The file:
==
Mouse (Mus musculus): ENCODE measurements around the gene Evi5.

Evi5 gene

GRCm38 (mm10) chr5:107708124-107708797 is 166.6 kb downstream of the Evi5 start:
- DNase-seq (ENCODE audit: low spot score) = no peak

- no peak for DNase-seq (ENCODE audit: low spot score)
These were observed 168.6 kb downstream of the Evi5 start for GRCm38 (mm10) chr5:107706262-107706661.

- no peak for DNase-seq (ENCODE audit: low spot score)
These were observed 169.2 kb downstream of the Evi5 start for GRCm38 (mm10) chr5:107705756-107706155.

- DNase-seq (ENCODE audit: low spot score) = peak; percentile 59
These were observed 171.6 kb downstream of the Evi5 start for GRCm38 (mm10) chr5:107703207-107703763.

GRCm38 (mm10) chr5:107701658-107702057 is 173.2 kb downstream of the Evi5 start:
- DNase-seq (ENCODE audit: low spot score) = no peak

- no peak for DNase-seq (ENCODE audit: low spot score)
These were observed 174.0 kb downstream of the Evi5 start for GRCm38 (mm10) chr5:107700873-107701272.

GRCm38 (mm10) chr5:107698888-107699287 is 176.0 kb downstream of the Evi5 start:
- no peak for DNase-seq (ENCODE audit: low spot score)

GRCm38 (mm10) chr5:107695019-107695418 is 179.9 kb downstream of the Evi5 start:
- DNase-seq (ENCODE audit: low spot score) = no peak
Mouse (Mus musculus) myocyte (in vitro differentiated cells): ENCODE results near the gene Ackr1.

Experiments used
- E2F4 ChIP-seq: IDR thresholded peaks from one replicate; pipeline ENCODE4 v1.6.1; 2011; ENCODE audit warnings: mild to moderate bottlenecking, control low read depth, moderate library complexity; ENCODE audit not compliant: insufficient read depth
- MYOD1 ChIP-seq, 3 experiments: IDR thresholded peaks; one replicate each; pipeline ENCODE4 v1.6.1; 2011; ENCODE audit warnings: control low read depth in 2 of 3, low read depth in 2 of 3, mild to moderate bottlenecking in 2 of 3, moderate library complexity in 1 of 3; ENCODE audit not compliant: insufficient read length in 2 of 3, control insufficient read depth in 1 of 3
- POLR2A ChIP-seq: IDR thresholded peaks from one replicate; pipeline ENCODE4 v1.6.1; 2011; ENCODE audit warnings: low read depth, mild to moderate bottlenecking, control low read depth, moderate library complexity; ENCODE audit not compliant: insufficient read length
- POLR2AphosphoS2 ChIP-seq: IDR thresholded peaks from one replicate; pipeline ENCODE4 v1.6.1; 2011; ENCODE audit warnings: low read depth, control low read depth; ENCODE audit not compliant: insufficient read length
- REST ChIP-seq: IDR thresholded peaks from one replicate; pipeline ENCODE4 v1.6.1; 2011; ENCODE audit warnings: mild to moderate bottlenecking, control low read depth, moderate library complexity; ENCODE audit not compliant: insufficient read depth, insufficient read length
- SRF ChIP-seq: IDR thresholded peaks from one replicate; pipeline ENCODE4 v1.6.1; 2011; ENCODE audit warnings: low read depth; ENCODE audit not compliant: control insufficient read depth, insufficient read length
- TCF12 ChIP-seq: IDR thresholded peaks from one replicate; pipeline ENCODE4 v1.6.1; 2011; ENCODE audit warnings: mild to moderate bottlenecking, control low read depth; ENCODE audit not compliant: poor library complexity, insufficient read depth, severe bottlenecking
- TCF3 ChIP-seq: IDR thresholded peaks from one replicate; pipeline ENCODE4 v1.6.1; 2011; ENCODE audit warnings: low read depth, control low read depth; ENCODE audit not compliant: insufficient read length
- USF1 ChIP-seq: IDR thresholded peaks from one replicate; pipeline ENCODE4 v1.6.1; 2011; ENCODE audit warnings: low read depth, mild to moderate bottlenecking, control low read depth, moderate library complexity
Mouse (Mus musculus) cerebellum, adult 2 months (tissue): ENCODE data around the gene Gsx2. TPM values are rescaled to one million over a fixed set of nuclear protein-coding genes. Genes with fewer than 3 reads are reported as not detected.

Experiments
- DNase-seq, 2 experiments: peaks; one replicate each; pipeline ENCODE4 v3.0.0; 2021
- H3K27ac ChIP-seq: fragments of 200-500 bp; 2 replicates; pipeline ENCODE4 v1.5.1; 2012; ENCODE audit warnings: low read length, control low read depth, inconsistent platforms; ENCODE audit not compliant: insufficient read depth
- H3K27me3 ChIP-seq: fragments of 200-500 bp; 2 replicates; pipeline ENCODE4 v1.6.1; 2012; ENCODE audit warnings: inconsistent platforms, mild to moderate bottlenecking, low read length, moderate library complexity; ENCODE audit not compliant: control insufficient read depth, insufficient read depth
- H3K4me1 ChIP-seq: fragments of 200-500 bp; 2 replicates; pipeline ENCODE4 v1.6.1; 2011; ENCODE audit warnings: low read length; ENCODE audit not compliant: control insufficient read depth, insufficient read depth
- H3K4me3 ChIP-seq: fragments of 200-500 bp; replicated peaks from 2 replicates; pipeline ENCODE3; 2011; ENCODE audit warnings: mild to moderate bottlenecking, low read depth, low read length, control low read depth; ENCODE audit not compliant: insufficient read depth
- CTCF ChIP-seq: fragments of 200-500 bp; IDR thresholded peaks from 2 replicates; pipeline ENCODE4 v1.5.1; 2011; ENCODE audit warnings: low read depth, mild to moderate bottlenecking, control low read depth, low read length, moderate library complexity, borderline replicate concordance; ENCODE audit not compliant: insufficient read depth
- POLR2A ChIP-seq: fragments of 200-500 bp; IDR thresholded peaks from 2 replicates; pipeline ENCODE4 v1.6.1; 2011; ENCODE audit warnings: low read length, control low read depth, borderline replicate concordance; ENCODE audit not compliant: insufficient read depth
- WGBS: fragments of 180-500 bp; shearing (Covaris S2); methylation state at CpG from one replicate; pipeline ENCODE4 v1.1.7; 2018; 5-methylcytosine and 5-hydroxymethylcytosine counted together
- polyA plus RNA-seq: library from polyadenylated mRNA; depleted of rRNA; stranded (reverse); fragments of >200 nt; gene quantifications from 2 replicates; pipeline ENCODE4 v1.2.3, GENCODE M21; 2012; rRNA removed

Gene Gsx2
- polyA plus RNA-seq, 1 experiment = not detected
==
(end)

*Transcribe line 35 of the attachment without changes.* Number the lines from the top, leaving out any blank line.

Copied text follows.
- H3K4me1 ChIP-seq: fragments of 200-500 bp; 2 replicates; pipeline ENCODE4 v1.6.1; 2011; ENCODE audit warnings: low read length; ENCODE audit not compliant: control insufficient read depth, insufficient read depth